• Stinginess: You don’t want others to get some good. If you go to one of our weddings after waiting extremely long for it to start, and its now buffet style rather than being served. The guy in front of you is loading his plate so high with chicken pieces and rice, like he’s worried about his grandchildren going hungry. This is done just in case he comes back for seconds and there’s nothing left. The majority will go in the bin but the eyes are bigger than the stomach. Like a child who has hundreds of toys but when another child comes to play, this is the only toy they want to play with, and then as soon as they leave, they throw it over their shoulder. Stinginess in case I may miss out on something – modern day FOMO.
  • Extremely hungry even if you’re not in need of something. Even if you’ve got a car, you need an upgrade. And the house is never big enough so extensions and renovations are the craze. And soon after we do it, the kids move out.
  • Cowardice: something bad happens and we buckle under the first sign of pressure. “I’m done” and you fall into depression, saying that there’s no hope. Things are only going to get worse and worse.

And, Allah(SWT) specifically describes two of these symptoms – “distressed when touched with evil” when some discomfort comes our way, we lose it. Whether through foul language, crying, breaking down. Some people face a bad situation and then say “I don’t want to pray any more” or drugs, alcohol and wrong saying I was going through a hard time. Allah(SWT) acknowledges that we have that tendency.

And then Allah(SWT) mentions the other extreme tendency “and withholding when touched with good”. When some good comes their way, they make sure nobody else gets it. When a new guy starts at work, even a graduate, the expert still feels expert as they cant see anyone else come up.

Allah(SWT) has lightened our burden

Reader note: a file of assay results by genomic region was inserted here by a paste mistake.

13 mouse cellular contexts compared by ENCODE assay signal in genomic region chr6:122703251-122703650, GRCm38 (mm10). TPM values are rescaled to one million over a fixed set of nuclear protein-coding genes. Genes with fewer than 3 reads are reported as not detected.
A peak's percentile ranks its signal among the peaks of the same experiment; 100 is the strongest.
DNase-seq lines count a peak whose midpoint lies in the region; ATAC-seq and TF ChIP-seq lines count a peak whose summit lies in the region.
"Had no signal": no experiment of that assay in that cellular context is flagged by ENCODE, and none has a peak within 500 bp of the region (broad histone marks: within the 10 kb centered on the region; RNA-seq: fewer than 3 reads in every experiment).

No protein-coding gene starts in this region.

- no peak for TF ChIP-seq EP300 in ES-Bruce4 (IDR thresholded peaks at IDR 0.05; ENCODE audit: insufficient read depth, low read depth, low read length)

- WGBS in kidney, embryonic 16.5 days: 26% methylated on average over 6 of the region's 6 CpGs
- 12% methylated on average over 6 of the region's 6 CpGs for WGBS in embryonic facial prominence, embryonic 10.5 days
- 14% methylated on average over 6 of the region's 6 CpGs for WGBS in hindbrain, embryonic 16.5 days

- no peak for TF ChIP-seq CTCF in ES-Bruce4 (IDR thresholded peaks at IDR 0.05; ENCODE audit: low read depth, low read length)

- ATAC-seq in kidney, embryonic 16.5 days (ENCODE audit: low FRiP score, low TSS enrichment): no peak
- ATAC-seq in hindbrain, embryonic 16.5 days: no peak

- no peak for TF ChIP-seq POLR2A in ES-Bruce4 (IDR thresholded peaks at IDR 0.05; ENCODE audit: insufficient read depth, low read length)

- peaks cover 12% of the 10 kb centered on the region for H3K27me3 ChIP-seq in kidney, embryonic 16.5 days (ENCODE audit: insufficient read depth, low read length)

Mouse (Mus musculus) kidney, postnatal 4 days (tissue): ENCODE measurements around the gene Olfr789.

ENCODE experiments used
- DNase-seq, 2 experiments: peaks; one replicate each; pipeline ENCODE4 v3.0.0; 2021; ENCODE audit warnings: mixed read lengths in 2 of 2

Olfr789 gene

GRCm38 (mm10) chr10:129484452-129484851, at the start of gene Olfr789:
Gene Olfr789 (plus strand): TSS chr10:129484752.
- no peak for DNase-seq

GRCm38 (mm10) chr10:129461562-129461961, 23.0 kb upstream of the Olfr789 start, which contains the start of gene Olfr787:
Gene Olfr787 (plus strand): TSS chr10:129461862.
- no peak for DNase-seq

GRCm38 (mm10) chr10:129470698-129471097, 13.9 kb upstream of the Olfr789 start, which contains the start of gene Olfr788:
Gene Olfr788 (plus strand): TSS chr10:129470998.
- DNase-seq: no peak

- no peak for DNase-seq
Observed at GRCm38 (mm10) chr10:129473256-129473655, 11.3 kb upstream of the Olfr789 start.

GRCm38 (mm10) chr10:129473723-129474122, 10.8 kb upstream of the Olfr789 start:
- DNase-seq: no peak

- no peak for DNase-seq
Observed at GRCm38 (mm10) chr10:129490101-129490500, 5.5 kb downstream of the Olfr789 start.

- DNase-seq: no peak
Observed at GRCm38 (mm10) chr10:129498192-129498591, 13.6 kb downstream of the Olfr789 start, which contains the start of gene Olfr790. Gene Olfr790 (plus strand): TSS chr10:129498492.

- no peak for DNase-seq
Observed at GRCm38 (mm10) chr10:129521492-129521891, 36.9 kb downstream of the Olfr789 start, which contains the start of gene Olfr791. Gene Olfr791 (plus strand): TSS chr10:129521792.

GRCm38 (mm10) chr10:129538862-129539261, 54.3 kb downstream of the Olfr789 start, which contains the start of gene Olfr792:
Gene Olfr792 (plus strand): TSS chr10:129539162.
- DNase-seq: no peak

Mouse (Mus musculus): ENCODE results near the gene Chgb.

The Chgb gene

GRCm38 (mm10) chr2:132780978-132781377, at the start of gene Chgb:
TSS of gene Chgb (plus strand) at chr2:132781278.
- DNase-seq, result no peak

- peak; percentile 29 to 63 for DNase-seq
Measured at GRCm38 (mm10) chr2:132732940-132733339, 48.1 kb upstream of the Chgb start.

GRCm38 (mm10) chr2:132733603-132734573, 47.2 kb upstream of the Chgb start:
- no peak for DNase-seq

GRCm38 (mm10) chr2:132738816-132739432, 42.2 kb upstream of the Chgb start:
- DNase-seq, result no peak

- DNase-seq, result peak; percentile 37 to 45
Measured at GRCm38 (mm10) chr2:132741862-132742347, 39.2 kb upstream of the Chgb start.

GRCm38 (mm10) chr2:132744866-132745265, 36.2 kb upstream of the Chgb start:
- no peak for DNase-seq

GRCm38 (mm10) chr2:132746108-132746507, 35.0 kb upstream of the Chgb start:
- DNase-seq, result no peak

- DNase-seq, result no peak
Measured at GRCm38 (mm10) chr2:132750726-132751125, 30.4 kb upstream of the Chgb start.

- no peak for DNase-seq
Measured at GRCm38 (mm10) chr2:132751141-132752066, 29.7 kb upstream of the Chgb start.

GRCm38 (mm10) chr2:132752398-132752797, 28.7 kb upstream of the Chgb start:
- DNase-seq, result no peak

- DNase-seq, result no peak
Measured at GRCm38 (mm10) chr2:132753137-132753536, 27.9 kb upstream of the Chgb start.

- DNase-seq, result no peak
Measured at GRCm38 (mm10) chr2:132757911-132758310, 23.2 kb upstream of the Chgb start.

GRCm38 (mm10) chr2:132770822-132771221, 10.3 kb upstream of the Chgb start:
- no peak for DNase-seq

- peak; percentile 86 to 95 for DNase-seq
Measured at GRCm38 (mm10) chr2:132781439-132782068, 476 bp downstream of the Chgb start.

Because of all these kinds of weakness and helplessness, Allah, may He be glorified and exalted, has prescribed for us that which is suited to us, and He has lightened the burden for us. So He has not imposed upon us more than we can bear. Thus our sharee‘ah is a system of lightness and ease.

Al-‘Allaamah as-Sa‘di (may Allah have mercy on him) said in relation to

“Allah wishes to lighten (the burden) for you” [an-Nisa’ 4:28] – that is because of His perfect mercy and all-encompassing kindness, and because of His wisdom and knowledge of man’s weakness in all aspects, weakness in physical structure, weakness of will, weakness of resolve, weakness of faith, and weakness and lack of patience. So it is appropriate that Allah should lighten the burden for man with regard to that which he is too weak to deal with and that is beyond his faith, patience and strength.

This view, which was favoured by al-‘Allaamah at-Taahir ibn ‘Ashoor (may Allah have mercy on him) concerning the interpretation of weakness in this verse as referring to all kinds of human weakness, is the strongest view and most appropriate interpretation. However Ibn al-Jawzi (may Allah have mercy on him) mentioned three views concerning the verse, as he said:

With regard to what is meant by human weakness, there are three views:

  1. That it refers (in general terms) to man’s inherent weakness. Al-Hasan said: It (refers to the fact that) he was created from semen of worthless water (32:8).
  2. That he is weak and lacks patience in the face of the temptation of women. This was the view of Tawoos and Muqaatil.
  3. That he is weak in resolve when overwhelmed by emotions and desires. This is the view of az-Zajjaaj and Ibn Keesaan.

Ibn ‘Ashoor (rh) went on to explain the advantage of this deen and system of law – sharee’a – is valid for every time and place and most suited to the psychological, intellectual and physical makeup of man, and that one of its main qualities is that it is in harmony with “human nature” that is inherently weak and vulnerable.

Are we are set up to fail?

Some may ask the question, if I’ve been created weak, that disadvantages me in the tests of life. However, the question is not why we’re created weak as we can never understand the Wisdom of Allah(SWT). Rather the question is why do we choose to remain weak when God has given us all the neccessary tools to become extraordinary beings. As Nelson Mandela said “our greatest fear is not that we are inadequate, our greatest fear is that we are powerful beyond measure “. Fear of failure holds us back – look how motivated we are when we’re passionate about something. We will find the money, the time and make the effort to travel to watch a football game on the other side of the country or even fly to Dubai for a boxing match.